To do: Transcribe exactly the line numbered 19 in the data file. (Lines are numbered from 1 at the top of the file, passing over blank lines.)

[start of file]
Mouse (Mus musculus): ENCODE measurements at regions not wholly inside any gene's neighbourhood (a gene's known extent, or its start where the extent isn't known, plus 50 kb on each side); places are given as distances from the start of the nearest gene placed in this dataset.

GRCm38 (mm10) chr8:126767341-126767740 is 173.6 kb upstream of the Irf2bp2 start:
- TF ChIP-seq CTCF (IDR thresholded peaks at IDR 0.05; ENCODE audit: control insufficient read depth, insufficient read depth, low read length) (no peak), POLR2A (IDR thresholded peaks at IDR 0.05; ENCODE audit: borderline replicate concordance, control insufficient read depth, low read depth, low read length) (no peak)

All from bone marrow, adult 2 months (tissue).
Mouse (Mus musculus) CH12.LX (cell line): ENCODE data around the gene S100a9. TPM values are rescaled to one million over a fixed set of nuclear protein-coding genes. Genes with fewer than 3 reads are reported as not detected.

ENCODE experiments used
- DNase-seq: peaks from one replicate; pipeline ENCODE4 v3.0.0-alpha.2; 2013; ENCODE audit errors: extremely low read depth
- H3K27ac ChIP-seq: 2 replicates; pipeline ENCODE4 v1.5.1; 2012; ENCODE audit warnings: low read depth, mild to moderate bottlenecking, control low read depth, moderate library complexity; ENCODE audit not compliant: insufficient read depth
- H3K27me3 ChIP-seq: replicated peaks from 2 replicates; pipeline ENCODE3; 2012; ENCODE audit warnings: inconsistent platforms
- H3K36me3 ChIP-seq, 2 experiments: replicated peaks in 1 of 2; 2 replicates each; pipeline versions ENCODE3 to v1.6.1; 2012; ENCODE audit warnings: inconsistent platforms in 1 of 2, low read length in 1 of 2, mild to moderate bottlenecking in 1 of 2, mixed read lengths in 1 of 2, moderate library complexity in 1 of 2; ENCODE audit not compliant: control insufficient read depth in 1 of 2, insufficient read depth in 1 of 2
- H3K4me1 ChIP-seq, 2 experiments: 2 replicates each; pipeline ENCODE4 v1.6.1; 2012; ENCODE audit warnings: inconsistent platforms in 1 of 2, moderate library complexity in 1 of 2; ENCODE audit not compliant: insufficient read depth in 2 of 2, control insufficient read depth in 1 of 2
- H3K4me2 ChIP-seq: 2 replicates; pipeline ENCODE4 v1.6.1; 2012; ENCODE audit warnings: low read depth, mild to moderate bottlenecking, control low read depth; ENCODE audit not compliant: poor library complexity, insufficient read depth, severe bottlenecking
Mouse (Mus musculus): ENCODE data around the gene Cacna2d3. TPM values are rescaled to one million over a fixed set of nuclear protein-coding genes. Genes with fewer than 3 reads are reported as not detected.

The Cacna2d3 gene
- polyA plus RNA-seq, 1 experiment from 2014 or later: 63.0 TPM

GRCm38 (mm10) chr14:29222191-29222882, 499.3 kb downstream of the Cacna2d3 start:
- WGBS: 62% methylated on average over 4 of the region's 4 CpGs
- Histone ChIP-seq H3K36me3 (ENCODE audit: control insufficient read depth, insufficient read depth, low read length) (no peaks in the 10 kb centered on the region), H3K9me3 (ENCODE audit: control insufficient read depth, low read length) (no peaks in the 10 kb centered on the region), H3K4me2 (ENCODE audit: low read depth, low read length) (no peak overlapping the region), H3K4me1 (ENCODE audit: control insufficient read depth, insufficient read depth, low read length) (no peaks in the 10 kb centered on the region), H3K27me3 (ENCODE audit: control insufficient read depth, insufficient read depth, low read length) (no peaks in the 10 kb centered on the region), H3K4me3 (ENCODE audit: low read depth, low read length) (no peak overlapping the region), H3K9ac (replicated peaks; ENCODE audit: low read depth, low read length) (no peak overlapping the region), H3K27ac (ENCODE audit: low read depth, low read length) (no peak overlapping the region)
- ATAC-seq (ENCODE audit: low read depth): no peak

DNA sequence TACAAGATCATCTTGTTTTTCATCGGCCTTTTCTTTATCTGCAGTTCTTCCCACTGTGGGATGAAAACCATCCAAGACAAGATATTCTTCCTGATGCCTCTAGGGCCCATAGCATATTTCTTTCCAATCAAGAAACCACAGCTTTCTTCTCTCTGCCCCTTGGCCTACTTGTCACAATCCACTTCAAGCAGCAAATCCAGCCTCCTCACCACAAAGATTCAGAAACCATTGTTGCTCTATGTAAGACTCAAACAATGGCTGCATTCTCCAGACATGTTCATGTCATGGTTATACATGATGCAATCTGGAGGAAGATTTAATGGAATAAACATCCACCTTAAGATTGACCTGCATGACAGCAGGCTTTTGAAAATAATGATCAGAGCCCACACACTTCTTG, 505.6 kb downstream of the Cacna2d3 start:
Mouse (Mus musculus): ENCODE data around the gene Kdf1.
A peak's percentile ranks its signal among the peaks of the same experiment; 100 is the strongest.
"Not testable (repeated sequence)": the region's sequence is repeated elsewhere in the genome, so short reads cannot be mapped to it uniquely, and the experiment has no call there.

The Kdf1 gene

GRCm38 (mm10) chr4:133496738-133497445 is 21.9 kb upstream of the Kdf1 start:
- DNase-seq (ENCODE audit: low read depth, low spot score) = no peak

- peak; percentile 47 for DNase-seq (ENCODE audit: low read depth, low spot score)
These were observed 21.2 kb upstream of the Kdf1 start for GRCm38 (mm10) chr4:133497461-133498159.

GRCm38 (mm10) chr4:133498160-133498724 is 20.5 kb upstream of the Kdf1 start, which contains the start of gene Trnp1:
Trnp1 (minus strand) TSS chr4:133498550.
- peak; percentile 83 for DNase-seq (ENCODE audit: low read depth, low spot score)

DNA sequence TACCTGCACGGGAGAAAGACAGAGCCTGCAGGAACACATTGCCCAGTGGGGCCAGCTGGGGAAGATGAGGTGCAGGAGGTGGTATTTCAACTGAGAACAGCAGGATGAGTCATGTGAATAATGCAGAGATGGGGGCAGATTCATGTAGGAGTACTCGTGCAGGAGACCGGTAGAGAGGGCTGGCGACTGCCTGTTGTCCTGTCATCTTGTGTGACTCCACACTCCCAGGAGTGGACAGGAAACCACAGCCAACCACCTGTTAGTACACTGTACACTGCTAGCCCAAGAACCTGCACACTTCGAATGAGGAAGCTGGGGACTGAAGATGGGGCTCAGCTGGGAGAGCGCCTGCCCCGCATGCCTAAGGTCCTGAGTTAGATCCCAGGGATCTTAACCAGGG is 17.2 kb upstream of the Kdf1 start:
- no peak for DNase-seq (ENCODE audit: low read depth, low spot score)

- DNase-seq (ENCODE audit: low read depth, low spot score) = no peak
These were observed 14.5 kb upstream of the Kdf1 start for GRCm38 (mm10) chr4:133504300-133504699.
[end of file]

- ATAC-seq (ENCODE audit: low read depth): no peak